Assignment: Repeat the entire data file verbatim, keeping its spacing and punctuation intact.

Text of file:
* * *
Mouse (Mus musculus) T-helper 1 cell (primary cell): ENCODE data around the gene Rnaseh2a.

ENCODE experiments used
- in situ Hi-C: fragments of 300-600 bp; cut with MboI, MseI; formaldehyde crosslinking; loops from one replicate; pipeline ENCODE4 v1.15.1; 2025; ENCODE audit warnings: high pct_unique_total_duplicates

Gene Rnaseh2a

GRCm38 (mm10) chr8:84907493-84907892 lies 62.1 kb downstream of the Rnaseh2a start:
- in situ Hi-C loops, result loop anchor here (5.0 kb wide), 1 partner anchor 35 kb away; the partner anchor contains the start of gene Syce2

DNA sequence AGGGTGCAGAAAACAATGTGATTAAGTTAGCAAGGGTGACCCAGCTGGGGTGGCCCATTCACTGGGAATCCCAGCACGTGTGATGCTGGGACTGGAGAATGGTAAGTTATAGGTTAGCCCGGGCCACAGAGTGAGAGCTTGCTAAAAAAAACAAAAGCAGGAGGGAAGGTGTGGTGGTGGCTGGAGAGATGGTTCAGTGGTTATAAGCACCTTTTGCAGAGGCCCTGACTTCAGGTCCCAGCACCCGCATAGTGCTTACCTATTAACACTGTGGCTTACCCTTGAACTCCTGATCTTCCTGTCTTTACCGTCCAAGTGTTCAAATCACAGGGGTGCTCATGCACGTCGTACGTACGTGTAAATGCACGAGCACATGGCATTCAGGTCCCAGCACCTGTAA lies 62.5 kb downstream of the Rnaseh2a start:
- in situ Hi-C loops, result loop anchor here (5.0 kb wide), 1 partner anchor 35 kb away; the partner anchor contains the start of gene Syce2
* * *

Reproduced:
Mouse (Mus musculus) T-helper 1 cell (primary cell): ENCODE data around the gene Rnaseh2a.

ENCODE experiments used
- in situ Hi-C: fragments of 300-600 bp; cut with MboI, MseI; formaldehyde crosslinking; loops from one replicate; pipeline ENCODE4 v1.15.1; 2025; ENCODE audit warnings: high pct_unique_total_duplicates

Gene Rnaseh2a

GRCm38 (mm10) chr8:84907493-84907892 lies 62.1 kb downstream of the Rnaseh2a start:
- in situ Hi-C loops, result loop anchor here (5.0 kb wide), 1 partner anchor 35 kb away; the partner anchor contains the start of gene Syce2

DNA sequence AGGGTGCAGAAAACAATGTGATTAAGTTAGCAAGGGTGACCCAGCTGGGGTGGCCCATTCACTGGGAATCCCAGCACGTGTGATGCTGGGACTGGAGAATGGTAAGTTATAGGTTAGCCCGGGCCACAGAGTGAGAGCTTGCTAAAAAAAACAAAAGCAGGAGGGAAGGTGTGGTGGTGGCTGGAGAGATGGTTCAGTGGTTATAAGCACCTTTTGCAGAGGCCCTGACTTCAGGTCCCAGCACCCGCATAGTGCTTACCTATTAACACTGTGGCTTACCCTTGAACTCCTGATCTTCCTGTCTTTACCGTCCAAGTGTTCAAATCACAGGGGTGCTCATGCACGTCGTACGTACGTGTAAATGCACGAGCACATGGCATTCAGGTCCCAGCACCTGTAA lies 62.5 kb downstream of the Rnaseh2a start:
- in situ Hi-C loops, result loop anchor here (5.0 kb wide), 1 partner anchor 35 kb away; the partner anchor contains the start of gene Syce2